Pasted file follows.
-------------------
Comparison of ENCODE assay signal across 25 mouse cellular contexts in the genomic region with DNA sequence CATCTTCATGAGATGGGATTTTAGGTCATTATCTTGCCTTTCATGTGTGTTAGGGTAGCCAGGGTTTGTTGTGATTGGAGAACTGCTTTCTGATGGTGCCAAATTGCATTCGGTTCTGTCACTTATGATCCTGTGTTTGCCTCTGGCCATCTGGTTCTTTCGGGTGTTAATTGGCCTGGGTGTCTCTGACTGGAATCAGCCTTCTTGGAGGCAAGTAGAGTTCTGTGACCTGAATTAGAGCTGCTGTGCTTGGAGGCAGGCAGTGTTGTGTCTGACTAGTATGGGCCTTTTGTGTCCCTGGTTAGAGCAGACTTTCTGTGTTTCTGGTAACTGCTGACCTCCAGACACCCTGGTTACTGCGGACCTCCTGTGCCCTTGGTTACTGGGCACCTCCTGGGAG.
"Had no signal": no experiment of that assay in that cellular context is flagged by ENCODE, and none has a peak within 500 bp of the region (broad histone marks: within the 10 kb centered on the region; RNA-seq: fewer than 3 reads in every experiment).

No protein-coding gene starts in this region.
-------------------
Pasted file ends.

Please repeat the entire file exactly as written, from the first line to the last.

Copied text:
Comparison of ENCODE assay signal across 25 mouse cellular contexts in the genomic region with DNA sequence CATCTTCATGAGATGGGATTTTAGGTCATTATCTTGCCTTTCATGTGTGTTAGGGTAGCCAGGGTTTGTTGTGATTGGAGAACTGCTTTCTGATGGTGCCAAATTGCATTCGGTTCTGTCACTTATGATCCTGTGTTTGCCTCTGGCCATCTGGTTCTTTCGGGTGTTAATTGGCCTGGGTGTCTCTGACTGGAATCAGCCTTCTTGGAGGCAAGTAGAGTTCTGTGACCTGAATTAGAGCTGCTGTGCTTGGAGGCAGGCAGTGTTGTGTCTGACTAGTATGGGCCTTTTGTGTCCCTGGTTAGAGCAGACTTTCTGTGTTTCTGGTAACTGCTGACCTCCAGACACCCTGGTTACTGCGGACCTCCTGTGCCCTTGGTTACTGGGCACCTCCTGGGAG.
"Had no signal": no experiment of that assay in that cellular context is flagged by ENCODE, and none has a peak within 500 bp of the region (broad histone marks: within the 10 kb centered on the region; RNA-seq: fewer than 3 reads in every experiment).

No protein-coding gene starts in this region.